Brinda Charry’s novel was inspired by a name written in a Virginia ledger 400 years ago. The entry records the arrival of Tony, an indentured servant and the first known east Indian in North America.
We know nothing about the real Tony. But Charry, who herself moved from India to the United States as a graduate student, spins a drama of hardship, dislocation and love, set in the struggling English colony of Jamestown in the 1630s.
Charry’s hero is born near what is now Chennai. His mother is a courtesan and her clients include an East India Company official, who complains about the weather and takes Tony on trips down the coast. When his mother dies, another agent agrees to take him into his service in London. But after only a few months in the city, Tony is kidnapped by thugs and sold into servitude in the New World. There, he acquires a new sequence of masters: an abusive drunkard, a bold backwoodsman, a physician with a secret.
This sweeping coming-of-age tale is more than a little Dickensian. But what distinguishes The East Indian is not so much compulsive prose – Charry’s declarative sentences tell the story efficiently, but rarely sparkle – as vivid verisimilitude. As well as publishing several work novels and short stories, Charry is a historian specialising in 17th- and 18th-century cultural encounters, and her novel is packed with intriguing detail.
In Virginia, Tony befriends other servants, tends crops in the poor soil, voyages up the James River and labours on the colony’s wall – which is there to keep another kind of Indian at bay. Tobacco is sown in seedbeds covered in pine branches, while oak, hemlock and hickory crowd the woods. We are brought into a physician’s storeroom stacked with jimson weed, quicksilver and chamomile. New arrivals sip watered-down ale and share tales of Lincolnshire, Essex and Italy, of glass-making, Shakespeare and the humble origins of puffed-up overseers. Others sing laments that might – if the wind is right – be blown across the sea to west Africa.
Charry’s eye for detail doesn’t just add colour; it reveals a world in which commerce and colonialism have uprooted countless men and women. One of Tony’s masters, an adventurer named Archer, describes this “world in motion … an unfixed, unsettled place, every man a journeyman”. After he docks, Tony is asked “what manner of moor” he is – the “where are you really from” of his age. This “black imp”, this Indian-but-not-Indian, does not fit neatly into the colony’s emerging social order. His word, he quickly learns, carries little weight in a dispute.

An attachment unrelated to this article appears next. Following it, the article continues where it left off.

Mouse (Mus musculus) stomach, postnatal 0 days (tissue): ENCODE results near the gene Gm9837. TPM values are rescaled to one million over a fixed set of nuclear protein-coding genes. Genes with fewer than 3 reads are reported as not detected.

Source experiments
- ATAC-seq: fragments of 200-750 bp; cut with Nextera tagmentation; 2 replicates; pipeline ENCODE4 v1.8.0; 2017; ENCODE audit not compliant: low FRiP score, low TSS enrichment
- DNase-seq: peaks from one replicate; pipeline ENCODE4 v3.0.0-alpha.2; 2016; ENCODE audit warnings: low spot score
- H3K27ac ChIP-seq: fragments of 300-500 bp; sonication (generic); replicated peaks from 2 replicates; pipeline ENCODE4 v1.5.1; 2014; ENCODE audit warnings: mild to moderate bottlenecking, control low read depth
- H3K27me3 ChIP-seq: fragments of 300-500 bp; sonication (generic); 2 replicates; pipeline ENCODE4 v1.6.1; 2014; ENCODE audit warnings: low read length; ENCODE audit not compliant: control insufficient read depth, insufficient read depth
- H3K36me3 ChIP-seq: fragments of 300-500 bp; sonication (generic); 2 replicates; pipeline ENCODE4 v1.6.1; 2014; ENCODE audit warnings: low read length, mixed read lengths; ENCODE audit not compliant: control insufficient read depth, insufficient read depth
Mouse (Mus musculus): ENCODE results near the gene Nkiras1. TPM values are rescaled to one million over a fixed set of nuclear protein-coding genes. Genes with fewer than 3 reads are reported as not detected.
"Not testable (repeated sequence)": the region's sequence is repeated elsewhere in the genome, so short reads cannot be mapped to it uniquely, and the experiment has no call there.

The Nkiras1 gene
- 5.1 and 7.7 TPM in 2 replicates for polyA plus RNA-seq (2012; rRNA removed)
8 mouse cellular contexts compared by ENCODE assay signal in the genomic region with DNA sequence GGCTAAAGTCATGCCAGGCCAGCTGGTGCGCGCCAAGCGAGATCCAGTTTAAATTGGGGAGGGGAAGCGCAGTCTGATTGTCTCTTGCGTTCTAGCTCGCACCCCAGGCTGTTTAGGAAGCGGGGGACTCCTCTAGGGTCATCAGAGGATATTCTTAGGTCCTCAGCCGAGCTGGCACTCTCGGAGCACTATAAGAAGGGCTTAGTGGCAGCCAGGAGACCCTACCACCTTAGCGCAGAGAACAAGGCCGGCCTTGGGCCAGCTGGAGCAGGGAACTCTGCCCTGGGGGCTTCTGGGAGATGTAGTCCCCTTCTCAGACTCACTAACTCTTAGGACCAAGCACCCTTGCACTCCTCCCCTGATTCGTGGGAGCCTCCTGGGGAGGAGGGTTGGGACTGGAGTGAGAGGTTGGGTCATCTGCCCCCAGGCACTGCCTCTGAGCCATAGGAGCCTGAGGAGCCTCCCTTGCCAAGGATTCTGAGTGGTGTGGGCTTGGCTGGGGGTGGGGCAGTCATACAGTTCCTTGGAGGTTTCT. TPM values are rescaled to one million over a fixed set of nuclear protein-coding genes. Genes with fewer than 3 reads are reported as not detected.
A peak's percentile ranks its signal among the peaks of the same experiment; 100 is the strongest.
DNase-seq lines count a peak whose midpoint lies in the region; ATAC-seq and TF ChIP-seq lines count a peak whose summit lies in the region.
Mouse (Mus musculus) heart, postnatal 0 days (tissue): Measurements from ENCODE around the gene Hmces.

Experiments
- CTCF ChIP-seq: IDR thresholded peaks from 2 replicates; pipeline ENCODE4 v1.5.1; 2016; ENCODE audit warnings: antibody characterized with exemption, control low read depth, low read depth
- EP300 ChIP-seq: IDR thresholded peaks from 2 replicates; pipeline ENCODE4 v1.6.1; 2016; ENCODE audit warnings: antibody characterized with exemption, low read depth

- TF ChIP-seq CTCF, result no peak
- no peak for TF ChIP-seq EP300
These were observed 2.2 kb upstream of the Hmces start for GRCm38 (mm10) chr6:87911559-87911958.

Throughout The East Indian, Tony sees that it is brown and Black people who are blown the farthest, beaten the hardest, kept in servitude the longest. An escape bid carries an echo of the real 1640 case of John Punch, an African servant who was placed in lifetime servitude after trying to escape Virginia, and is considered the first enslaved person in the English colonies. At first, the arriving ships bring only a handful of African men and women, but by the 1640s they are “packed to choking” with captives.
The East Indian is no tragedy. Tony falls in love, gains medical knowledge and discovers the value of powdered unicorn horn in a tight spot. But he is swimming against the tide. The dreadful pull of inequality and racism is ever present, and the fear it will drag him under haunts the novel throughout. A greater narrative frames his story: while Tony inches his way out of servitude, colonies are spreading in both North America and the India of his childhood. By bringing a character from history’s margins and placing him centre stage, Charry shows the human impact of these great forces, in a book of fascinating research and measured rage.
• This article was amended on 18 June 2023 because an earlier version incorrectly referred to The East Indian as Brinda Charry’s first English-language novel.
• The East Indian by Brinda Charry is published by Scribe (£14.99). To support the Guardian and Observer, order your copy at guardianbookshop.com. Delivery charges may apply.